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Contemporary Music at Bard on Sunday | TMI Arts Page

Contemporary Music at Bard on Sunday

Published on October 31st, 2012 | by Stephen Kaye

photo and sound clip from the Sanchez percussion piece that was played at the Music Alive! concert on 10/28/12.

Photo and sound clip from the Sanchez percussion piece that was played at the Music Alive! concert on 10/28/12.

Click below to hear a sample from Music Alive!

Conservatory Sunday 10_28_12

The Fisher Center was host to a performance of twentieth- and twenty-first-century music under the direction of Joan Tower and Blair McMillen on Sunday that revealed the ability of students at the Bard Conservatory of Music to play the music of their own time. It was a veritable feast of the modern.

Ondřej Kukal’s “Clarinettino” (1990) gave Noemi Sallai, a student from Hungary, a chance to show her ability to play movingly sounds of her homeland. Her part included slow and spirited sections that tested all ranges; she was ably backed up by strings that painted a landscape and moved into a dramatic section, then a pastoral. This was a satisfying piece, which balanced the clarinet’s solo work with the strings.

John Halle introduced his work “Sphere[’]s” (2002) as a homage to Thelonious Monk.  The tempos are Monkish, “crazy, but the centripetal forces of those tunes ties the whole together,” say the program notes.  But, and this has yet to be explained, the piece was written for string quartet, perhaps the least jazzy of instrumental groups. Violinists Fang Xi Liu and Reina Murooka, Rosemary Nelis on viola and Stanley Moore on cello played this piece as if it were easy.  But it isn’t. Each instrument plays different lines that seldom meld; the timing is exact and the beat varies; the rhythms are ever changing. We learned that the same group is playing Haydn quartets.  They are getting a rounded experience.

José Agustin Sánchez’s “Lazos Macabros” (2011, rev. 2012) was a highlight of the afternoon.  It is by a Venezuelan, and it was a world premiere. It was written for percussion and horn. Four percussionists led by Amy Garapic manned a marimba and a xylophone and an array of drums, while Szilard Molnar stood by a cow horn and blasted a forlorn long note. The underlying theme of this piece is South American, with references to the Incas, but not painfully so; the rhythms were ever changing, there was little repetition; there was a feeling of spontaneity and lightheartedness despite the macabre title. There was a fine solo on a tambourine. Now, how often does that happen?

George Tsontakis was on hand as a teacher and composer to introduce “Gymnopedies” (2007), a piece based on vase paintings of male gymnasts performing elegant movements.  That they were nude and sensual was relevant. The music came in four parts named “Magical,” “Cascades,” “Glistening” and “Bratty.” We can imagine the bodies on a vase coming to life, athletic, lithe, glistening, self-aware and muscular; such was the music. It was lithely performed by an octet; one instrument often played off against another in a kind of duet of contrasts, just as one athlete might play off against the one just preceding him. This was a carefully executed piece performed by players who were at home in the music.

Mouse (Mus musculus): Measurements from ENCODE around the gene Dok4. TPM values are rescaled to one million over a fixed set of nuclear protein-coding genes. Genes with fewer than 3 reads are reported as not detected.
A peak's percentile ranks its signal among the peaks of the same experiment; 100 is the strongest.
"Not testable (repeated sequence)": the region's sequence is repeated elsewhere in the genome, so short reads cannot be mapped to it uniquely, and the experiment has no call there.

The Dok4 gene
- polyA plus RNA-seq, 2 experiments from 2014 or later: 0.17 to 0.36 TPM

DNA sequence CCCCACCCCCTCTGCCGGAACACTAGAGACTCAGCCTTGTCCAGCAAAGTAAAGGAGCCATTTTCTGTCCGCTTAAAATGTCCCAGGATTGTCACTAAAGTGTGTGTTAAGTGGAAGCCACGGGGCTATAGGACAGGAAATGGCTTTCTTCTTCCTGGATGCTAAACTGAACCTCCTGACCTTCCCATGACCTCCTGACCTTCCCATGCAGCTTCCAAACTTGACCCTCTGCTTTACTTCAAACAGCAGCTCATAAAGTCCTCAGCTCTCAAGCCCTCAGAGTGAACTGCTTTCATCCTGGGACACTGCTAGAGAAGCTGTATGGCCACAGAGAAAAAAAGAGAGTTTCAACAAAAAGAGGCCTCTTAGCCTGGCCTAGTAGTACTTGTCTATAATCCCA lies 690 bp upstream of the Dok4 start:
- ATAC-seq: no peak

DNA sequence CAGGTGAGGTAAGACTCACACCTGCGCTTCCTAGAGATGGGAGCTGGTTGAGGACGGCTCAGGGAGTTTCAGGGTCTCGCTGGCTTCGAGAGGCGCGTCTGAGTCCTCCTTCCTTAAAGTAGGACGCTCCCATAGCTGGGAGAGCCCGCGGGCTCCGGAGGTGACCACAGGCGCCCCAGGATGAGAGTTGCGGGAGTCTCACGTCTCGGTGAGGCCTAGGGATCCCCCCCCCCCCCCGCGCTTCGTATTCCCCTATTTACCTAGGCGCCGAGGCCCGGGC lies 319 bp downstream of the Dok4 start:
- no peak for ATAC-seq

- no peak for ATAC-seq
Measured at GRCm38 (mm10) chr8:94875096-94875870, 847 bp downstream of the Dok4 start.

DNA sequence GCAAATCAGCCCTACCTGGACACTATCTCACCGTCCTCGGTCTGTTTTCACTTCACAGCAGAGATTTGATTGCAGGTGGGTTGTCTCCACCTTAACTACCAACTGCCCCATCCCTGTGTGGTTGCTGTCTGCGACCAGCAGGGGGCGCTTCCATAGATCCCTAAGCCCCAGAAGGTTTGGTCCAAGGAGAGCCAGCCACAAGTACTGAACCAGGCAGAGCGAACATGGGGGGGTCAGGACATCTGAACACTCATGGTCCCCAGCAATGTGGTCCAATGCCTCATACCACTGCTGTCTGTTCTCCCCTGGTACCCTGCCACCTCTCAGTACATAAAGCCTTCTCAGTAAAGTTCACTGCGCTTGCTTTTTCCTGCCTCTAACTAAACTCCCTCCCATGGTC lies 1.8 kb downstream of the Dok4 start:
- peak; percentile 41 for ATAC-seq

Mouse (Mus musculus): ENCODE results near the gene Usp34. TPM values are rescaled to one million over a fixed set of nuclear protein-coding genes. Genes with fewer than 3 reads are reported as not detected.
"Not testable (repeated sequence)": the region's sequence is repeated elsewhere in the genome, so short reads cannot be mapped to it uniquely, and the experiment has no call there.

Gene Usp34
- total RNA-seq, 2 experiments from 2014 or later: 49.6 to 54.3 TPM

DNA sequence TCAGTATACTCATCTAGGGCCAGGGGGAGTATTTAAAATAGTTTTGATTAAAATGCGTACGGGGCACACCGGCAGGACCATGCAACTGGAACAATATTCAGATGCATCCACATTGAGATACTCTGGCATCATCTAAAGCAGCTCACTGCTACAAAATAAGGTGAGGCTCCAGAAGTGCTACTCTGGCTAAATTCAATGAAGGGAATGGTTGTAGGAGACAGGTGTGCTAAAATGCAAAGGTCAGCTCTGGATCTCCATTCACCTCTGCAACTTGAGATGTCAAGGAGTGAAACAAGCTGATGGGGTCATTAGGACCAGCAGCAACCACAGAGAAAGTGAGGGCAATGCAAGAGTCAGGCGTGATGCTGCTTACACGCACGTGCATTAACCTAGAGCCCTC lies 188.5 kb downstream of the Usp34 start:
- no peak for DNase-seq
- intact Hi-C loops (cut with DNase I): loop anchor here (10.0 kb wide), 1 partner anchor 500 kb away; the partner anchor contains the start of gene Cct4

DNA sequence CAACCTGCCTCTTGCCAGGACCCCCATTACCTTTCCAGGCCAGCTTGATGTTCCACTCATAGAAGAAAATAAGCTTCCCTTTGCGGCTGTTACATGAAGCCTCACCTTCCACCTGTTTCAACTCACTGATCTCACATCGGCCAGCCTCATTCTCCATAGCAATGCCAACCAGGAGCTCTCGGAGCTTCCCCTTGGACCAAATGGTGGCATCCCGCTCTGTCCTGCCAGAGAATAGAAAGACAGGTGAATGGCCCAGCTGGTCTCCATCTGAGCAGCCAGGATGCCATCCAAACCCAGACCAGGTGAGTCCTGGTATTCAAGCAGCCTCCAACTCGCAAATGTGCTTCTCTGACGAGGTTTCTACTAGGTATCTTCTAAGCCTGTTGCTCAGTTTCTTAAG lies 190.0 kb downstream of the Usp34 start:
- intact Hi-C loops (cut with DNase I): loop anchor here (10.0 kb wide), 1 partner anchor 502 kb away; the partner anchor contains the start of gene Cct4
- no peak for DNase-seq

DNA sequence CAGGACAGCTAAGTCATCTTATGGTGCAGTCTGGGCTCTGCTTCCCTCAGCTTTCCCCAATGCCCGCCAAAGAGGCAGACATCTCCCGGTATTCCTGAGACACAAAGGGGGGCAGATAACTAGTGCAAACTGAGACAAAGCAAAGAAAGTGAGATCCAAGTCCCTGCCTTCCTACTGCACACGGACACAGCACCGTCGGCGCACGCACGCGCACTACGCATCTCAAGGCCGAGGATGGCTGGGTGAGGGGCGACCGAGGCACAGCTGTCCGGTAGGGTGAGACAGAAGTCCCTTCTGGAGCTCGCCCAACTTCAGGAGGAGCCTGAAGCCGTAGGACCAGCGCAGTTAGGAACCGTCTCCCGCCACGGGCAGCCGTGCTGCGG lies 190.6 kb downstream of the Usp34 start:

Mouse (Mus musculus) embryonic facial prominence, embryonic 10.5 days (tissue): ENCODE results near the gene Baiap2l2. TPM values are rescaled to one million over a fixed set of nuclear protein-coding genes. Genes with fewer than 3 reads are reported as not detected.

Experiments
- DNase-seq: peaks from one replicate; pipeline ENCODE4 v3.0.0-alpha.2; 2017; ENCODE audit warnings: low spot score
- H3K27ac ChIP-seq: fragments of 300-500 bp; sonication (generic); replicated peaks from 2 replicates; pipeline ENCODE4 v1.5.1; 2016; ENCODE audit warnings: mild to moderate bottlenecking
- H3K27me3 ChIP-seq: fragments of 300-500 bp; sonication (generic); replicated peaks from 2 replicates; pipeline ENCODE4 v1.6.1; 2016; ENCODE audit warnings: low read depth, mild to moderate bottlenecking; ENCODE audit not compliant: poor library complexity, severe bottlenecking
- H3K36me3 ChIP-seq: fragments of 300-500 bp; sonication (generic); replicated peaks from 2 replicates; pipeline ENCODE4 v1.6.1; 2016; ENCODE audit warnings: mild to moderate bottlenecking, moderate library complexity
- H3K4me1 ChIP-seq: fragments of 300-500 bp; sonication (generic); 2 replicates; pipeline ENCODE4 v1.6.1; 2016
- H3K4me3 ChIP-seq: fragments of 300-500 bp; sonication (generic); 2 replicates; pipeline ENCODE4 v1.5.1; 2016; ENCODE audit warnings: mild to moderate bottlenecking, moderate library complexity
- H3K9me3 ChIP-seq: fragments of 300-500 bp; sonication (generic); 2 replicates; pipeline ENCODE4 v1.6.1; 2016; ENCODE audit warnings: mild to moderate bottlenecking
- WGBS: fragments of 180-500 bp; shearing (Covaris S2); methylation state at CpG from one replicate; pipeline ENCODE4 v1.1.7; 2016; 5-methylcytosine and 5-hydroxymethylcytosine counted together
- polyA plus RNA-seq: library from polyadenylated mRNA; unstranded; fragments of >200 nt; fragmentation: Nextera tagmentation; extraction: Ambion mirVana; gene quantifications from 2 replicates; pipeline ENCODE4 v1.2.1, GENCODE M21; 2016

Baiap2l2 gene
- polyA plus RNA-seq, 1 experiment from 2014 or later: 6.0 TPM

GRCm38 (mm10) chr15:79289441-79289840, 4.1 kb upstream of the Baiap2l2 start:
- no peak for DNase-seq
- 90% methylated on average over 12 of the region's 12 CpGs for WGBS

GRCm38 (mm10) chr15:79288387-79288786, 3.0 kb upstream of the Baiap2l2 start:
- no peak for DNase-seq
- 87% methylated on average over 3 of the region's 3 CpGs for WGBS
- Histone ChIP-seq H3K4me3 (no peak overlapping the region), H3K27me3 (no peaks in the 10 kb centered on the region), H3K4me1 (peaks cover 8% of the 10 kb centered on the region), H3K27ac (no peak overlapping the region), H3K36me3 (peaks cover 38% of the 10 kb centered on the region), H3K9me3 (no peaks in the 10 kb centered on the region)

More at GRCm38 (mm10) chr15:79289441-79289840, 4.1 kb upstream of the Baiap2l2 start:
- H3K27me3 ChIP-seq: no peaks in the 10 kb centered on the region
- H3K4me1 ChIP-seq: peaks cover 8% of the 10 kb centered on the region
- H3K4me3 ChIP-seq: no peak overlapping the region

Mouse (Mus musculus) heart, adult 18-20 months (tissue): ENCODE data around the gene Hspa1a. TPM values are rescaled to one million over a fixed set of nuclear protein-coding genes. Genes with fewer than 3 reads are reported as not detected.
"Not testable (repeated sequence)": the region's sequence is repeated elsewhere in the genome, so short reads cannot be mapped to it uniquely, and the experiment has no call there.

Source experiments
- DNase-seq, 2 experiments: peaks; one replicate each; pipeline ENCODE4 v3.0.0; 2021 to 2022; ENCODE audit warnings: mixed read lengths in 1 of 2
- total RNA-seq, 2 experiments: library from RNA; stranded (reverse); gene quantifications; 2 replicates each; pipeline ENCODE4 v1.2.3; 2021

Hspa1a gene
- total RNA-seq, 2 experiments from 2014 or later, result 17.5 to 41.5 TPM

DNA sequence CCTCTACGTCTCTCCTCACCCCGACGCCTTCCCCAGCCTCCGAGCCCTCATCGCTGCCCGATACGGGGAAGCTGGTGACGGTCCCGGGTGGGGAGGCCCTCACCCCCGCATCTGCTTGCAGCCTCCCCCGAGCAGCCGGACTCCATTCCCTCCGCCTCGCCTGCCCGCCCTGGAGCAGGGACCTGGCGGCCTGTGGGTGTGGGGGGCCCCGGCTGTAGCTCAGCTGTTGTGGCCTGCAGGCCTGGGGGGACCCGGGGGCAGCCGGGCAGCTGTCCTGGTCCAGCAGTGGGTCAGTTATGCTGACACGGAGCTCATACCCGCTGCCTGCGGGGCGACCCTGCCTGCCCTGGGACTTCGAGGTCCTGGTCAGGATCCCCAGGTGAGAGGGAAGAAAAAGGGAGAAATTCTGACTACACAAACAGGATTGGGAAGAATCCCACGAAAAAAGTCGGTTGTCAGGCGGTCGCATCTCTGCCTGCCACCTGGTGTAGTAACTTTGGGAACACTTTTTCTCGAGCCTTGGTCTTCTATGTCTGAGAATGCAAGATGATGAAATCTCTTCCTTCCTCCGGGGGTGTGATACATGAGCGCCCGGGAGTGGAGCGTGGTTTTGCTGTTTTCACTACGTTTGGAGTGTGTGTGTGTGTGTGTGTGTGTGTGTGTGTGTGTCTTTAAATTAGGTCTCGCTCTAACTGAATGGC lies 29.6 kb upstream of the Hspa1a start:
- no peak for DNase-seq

An interlude of sorts gave the vocal arts group a chance to introduce two new members—Devony Smith, a striking soprano in a brilliant red dress, and Vincent Festa, a tenor. Devony sang a Kurt Weill piece, “Lonely House”; Vincent sang Menotti’s “Steal me sweet thief”; and they joined in a duet, “Oh, Happy We” from Bernstein’s Candide. It was romantic, Broadway, and sounded so old fashioned compared with what we had just been hearing. It was a pleasure to be back.

The final piece, by David Lang of “Bang on a Can” fame, was an extended work in which a continuous, incessant thumping on a base drum was supposed to represent “a cheap and gritty protest” that emanates from druggies who suffer continuing pain. We got the pain part, thinking that if this thing goes on much longer, Amnesty International will get themselves involved. An electrified solo cello was counterpoised against an array of percussion and allied strings; the solo line was probably good, but we couldn’t tell for the thumping.

In all, it was an exposure to the modern that was well played, well produced and well received. We can hope that the contemporary will soon become part of the core curriculum, and that more of this music will show up in concert hall on a regular basis.


About the Author

Stephen Kaye

Stephen Kaye, editor and publisher, became intrigued with publishing when he heard the wheezing sounds of a flat-bed press and the clanking of the lino type machines while working on his weekly school paper towards the middle of the last century. Since then he worked on a college paper, studied and practiced law for a few decades, went into real estate, farming organic vegetables and grass-fed beef. After a few months of retirement he reverted to childhood fantasies and started The Millbrook Independent to replace the Millbrook Roundtable whose demise created a vacuum that needed filling. He can be reached at tminewsroom@gmail.com.

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